Does Real-Time Search Make Twitter a Google Killer? Its Fanbots Think So (BoomTown Not Quite Yet).
According the latest meme to sweep the digerati over the last several days, here are the words that should make the brainiac satraps over at Google very, very nervous: “See what’s happening–right now.”
That’s the motto right below the box on Twitter’s search engine–a page that looks awfully familiar to anyone who uses the Internet, since it is essentially a light-blue-colored rip-off of Google’s “I’m Feeling Lucky” mantra.
But, posits the new theory, it’s Google (GOOG) that should perhaps not be feeling so lucky when it comes to Twitter search because it is becoming the place for what is now being called “real-time” search.
Yesterday there was a Silicon Alley Insider piece alarmingly titled “Google Next Victim Of Creative Destruction?” by former AOLer John Borthwick–who should know a thing or two about the topic, given that he was a top exec at the once-vaunted online service as it imploded.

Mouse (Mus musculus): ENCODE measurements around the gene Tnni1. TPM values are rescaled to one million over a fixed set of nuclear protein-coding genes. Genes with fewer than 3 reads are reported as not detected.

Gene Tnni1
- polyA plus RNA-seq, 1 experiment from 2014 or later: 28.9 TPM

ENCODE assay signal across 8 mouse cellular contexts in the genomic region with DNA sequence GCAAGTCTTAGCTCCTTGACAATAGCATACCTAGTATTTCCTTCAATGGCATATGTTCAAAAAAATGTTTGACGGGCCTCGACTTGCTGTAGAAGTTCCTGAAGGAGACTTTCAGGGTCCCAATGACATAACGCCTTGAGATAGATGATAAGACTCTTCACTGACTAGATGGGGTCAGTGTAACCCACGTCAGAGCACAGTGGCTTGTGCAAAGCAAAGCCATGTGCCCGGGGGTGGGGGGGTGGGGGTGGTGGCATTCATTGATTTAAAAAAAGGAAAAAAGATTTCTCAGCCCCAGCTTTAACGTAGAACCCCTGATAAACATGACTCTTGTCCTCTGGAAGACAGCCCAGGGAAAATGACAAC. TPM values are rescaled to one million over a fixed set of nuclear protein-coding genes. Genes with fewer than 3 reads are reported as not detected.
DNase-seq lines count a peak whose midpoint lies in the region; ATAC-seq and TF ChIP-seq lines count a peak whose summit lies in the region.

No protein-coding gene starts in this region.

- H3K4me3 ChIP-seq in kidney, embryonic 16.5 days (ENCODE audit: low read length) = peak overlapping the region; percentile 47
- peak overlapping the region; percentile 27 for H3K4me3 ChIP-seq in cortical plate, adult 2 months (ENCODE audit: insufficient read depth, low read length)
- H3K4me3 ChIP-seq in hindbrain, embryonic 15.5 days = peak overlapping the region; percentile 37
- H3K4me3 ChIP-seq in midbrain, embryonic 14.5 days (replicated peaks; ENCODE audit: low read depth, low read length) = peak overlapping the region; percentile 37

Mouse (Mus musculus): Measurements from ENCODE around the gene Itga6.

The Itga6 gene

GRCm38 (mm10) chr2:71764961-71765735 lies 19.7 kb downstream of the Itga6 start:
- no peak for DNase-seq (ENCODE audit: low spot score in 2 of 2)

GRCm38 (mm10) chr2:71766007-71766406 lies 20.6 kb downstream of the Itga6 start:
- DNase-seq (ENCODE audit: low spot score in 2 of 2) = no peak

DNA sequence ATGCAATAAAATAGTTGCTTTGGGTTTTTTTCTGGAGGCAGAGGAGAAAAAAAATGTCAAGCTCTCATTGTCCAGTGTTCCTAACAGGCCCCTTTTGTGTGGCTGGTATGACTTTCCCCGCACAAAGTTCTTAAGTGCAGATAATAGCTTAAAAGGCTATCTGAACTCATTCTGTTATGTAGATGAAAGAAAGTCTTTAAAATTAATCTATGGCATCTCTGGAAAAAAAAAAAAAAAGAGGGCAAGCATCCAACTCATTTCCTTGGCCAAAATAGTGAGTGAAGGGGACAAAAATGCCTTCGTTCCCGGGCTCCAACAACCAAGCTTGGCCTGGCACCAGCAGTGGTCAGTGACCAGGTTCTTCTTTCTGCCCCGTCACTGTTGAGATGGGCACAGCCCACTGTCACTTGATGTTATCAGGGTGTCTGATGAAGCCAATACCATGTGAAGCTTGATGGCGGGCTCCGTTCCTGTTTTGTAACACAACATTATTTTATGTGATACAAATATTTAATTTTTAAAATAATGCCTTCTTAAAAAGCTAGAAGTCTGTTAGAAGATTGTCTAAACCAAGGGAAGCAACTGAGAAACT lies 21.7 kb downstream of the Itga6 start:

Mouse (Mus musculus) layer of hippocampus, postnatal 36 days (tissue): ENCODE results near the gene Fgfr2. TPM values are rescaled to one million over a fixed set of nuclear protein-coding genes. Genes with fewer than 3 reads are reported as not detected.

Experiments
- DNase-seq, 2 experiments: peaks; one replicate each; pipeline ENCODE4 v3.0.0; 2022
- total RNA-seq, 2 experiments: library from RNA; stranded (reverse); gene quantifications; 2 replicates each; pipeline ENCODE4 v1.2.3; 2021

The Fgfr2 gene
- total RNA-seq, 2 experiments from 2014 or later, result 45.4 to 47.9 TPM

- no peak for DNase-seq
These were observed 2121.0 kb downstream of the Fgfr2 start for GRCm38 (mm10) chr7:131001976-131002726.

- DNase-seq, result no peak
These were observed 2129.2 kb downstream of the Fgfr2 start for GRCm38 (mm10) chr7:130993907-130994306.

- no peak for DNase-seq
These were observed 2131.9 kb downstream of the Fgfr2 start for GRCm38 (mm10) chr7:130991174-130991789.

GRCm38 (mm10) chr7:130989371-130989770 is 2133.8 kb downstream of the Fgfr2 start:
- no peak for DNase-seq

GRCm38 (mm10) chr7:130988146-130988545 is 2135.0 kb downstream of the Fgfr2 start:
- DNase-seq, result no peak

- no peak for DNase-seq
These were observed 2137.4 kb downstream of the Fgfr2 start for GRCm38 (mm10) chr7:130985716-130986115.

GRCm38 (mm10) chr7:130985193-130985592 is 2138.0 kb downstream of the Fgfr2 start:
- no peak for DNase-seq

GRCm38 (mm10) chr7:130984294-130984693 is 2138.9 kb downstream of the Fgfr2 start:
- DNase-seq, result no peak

In it, relating a presentation to AOL execs in their heyday by the well-known management author, Clay Christensen, here’s Borthwick’s money quote:
[Christensen] said time and time again disruptive business confuse adjacent innovation for disruptive innovation. They think they are still disrupting when they are just innovating on the same theme that they began with. As a consequence they miss the grass roots challenger–the real disruptor to their business. The company who is disrupting their business doesn’t look relevant to the billion dollar franchise, it’s often scrappy and unpolished, it looks like a sideline business, and often its business model is TBD. With the AOL story now unraveled–I now see search as fragmenting and Twitter search doing to Google what broadband did to AOL.”
Having written an entire book about the disaster that became AOL, I would have to disagree a lot with Borthwick that the innovation of broadband killed the company.
For example, I would have started with AOL’s ponzi-scheme of an advertising business model, gross mismanagement, greed, backstabbing between Time Warner (TWX) and AOL after the merger and a complete noninterest in innovation in AOL’s later years as the key reasons for its demise, before I even got to broadband.